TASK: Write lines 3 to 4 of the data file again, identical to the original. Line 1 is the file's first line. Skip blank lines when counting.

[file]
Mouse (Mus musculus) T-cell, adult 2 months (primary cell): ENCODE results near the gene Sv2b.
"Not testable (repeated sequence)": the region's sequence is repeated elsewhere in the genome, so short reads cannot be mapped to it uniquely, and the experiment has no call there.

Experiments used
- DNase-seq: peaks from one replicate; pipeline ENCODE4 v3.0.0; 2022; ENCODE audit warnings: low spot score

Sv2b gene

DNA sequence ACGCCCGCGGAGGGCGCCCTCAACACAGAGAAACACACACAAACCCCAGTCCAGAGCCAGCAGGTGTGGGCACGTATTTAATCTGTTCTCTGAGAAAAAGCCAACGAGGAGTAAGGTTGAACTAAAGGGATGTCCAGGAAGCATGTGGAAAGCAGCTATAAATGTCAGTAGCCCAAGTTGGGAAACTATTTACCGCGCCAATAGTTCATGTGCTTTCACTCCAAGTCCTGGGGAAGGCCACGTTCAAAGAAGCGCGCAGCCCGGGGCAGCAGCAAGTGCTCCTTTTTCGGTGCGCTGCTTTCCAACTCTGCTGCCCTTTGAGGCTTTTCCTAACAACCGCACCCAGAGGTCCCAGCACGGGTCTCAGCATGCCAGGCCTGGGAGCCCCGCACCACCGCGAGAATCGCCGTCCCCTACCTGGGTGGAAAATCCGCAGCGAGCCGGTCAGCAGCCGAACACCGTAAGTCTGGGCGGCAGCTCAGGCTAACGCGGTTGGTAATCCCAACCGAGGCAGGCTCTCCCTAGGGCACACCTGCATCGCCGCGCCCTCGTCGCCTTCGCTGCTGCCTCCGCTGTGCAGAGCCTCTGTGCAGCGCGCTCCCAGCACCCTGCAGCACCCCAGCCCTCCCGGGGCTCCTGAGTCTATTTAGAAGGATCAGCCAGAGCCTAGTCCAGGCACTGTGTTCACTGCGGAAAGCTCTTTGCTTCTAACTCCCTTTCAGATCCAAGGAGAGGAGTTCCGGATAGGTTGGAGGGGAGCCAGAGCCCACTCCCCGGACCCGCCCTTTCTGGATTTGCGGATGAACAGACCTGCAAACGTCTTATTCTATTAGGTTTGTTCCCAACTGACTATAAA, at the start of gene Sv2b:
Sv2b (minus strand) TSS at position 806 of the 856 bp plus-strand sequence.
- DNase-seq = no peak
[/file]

Experiments used
- DNase-seq: peaks from one replicate; pipeline ENCODE4 v3.0.0; 2022; ENCODE audit warnings: low spot score